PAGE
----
The president of the Private Sector Organisation of Jamaica believes that a new agreement with the Interna-tional Monetary Fund (IMF) is necessary. He laid out the implications on Tuesday, September 25, 2012 in a speech at a luncheon meeting of the Rotary Club of St Andrew. Below is an excerpt from his speech.
Let us examine a scenario in the event there is no IMF deal.
This scenario, that I will outline in the event of no IMF deal, is not only plausible but extremely likely.
The following are likely to occur.
The most immediate impact would be:
(a) dramatic fall in business and consumer confidence;
(b) significant deterioration in international and local financial sentiments; and
(c) continued delay in the disbursement of funds or even worse, a significant loss of financing from other international development partners (World Bank, IDB) given that additional disbursements are linked implicitly or explicitly to the finalisation of an IMF agreement. Lack of these multilateral funds would compromise the reform agenda and infrastructure programme of the Government.
The deterioration in market sentiments against Jamaica would undoubtedly be supported by the assessments of rating agencies, that is, eventual downgrades.
The fall in market confidence and in sovereign ratings, combined with the loss of multilateral financing would lead to a further reduction in the net international reserves and trigger a speculative attack against the Jamaican dollar, leading to a rapid and significant deprecia-tion of the Jamaican dollar accompanied by higher inflation.
Domestic nominal interest rates would obviously rise in response to the higher inflation and currency depreciation.
Domestic and external bondholders would still consider holding GOJ paper, but risk premiums would rise substantially.
Higher real rates of interest then depress domestic production activity, reducing the growth of investment and increasing the likelihood of job losses.
The depressed domestic economic environment, together with the forex market instability then weakens the financial sector: loan growth dries up, but non-performing loans — within existing loan portfolios — rise, and financial institutions that are mismatched in terms of currency will incur significant losses.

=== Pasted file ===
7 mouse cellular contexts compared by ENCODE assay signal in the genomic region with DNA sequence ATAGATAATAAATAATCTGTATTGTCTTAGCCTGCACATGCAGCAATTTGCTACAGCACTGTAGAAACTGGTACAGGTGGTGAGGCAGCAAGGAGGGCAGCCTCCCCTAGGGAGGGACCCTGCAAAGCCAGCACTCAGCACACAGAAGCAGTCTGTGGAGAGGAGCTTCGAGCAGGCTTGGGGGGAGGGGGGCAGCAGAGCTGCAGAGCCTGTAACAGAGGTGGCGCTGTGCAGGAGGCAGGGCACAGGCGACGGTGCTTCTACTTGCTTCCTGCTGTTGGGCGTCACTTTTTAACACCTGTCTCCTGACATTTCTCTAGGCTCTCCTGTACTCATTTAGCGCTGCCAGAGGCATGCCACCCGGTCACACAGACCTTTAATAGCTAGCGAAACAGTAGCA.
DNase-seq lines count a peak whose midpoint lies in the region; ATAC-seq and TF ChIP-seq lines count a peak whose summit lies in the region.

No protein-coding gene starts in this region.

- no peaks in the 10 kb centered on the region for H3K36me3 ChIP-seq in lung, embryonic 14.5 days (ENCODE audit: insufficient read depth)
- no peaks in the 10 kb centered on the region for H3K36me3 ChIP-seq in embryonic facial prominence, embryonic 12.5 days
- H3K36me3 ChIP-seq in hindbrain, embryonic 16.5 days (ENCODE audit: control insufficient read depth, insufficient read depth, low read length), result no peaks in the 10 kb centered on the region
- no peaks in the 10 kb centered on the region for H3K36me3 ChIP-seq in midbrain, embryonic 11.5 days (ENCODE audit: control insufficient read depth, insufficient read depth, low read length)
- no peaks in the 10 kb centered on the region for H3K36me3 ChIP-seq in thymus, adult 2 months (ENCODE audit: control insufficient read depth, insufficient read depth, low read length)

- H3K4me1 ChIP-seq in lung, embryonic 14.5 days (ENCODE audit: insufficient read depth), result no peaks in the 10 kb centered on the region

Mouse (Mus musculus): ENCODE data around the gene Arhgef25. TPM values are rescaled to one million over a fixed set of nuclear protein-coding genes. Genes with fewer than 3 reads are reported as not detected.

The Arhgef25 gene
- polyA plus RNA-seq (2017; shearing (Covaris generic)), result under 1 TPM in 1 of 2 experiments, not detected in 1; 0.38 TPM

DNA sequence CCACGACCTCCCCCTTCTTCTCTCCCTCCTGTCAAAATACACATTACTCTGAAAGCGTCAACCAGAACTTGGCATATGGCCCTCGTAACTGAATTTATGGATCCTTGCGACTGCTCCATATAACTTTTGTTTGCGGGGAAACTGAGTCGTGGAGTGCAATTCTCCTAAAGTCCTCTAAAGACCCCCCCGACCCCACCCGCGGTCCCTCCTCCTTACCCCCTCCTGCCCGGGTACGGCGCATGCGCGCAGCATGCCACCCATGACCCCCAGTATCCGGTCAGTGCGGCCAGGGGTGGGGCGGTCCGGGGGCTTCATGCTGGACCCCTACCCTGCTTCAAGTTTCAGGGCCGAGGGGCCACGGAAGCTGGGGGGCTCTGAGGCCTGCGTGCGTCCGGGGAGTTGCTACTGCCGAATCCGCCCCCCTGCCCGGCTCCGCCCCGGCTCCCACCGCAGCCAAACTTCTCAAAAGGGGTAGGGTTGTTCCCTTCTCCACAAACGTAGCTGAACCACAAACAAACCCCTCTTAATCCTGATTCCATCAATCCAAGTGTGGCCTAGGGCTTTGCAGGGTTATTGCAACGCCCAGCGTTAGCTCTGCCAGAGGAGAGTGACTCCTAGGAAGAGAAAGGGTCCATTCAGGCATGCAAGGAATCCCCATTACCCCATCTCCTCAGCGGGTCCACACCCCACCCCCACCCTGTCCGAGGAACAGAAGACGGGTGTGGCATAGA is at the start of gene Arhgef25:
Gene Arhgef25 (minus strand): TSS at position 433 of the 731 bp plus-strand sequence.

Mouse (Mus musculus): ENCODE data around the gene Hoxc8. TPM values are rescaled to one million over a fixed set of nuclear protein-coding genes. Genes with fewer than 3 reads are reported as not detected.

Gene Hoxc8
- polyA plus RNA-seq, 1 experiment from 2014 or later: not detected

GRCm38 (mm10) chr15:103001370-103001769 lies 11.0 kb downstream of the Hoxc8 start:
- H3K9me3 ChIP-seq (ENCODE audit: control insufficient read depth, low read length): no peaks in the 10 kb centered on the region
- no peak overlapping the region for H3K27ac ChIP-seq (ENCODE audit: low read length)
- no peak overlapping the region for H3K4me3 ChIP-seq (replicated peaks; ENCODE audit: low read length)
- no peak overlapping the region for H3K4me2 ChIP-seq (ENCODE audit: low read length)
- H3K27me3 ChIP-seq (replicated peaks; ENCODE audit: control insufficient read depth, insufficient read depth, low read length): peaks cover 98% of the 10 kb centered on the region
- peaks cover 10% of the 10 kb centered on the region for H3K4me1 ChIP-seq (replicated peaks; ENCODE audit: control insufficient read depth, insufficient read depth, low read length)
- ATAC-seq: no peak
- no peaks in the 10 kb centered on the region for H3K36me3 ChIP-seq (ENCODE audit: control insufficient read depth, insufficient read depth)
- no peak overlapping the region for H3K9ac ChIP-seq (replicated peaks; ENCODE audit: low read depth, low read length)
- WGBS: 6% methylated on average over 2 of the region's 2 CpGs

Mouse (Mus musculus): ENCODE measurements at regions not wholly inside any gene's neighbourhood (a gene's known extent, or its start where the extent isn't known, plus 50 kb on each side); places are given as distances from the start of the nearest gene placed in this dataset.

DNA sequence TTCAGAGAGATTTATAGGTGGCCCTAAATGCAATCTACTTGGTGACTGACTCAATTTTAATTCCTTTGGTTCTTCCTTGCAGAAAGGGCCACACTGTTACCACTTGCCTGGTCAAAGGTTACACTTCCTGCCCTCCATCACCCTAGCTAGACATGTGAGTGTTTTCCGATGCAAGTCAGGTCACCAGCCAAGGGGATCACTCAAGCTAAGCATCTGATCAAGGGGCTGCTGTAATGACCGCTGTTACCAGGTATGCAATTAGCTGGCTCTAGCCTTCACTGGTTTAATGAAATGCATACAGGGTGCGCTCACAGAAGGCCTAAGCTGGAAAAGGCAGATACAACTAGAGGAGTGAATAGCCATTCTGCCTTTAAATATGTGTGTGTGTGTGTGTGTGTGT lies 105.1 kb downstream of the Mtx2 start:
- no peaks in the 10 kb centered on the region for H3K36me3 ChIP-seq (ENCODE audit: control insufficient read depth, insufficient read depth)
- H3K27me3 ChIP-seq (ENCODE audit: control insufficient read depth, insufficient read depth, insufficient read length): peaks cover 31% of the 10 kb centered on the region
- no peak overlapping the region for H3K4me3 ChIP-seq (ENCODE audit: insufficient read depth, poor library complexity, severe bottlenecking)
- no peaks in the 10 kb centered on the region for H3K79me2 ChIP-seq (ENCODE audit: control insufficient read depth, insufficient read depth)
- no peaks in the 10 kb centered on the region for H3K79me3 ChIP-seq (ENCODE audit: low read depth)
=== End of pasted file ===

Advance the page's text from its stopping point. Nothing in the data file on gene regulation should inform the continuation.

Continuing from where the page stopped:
The higher interest rates and exchange rates will also obviously lead to a rise in the GOJ's debt servicing costs, inducing larger budget deficits — bearing in mind that the higher inflation is also likely to inflate GOJ expenditures proportionately more than revenues, as the latter will be dampened by lower economic activity.
To address the worsening fiscal indicators (fiscal deficit, debt service cost and debt stock), the GOJ would have to implement corrective measure such as a reduction in expenditure and/or an increase in revenue, that is, more austerity and more taxes.
All of the preceding conditions mentioned above will lead to a further reduction in domestic demand, higher unemployment levels and higher poverty rates; that is, a downward spiral of negative consequences for our country.
It should be obvious that this cycle cannot feed on itself for an extended period.
And who will feel the most pain? The vulnerable in our society: the poor, the aged, the underprivileged.
I must stress in the strongest possible way that, thankfully, these outcomes have not happened yet as we remain confident and supportive of the efforts and commitment of the minister of finance and his technical team.
Thus, in my humble opinion, the pain of no IMF agreement is vastly more than the pain of an IMF agreement.
THE IMF ROLE
Finally, I turn to the role of the IMF in this process which is vital to our nation's future. As in any deal there are two sides. In this one there is Team Jamaica and there is the IMF.
In the collective view of the wider private sector, both sides have to display responsibility to act in a way that does not compromise the future stability of Jamaica.
There is the possibility that the chemotherapy of the medium-term programme which is to be administered to cure the cancer of debt, can be so strongly applied that it ends up killing the patient. This is the delicate balance that I am sure the IMF in its wisdom is grappling with constantly.
There is a point at which the requirements and, in particular, the timeframes for implementation could be so onerous, so severe, that it may very well be impossible for Jamaica to comply, especially in the context of the global economic recession and our weakened state of social and economic stability.
The consequences of such a scenario would be untenable and unimaginable, and as such the private sector of Jamaica would like to make it clear to the IMF that just as much as we as part of Team Jamaica will uphold our part of the bargain and do our best to ensure that the rest of our team does too, we expect the IMF to also act in an enlightened and responsible way and contextualise their final positions in the environment of global stagnation, a very weak Jamaica, and a Jamaica whose entire society is finally united against the past evils of fiscal irresponsibility and low growth, and for the future of fiscal consolidation, fiscal responsibility, and economic structural adjustment.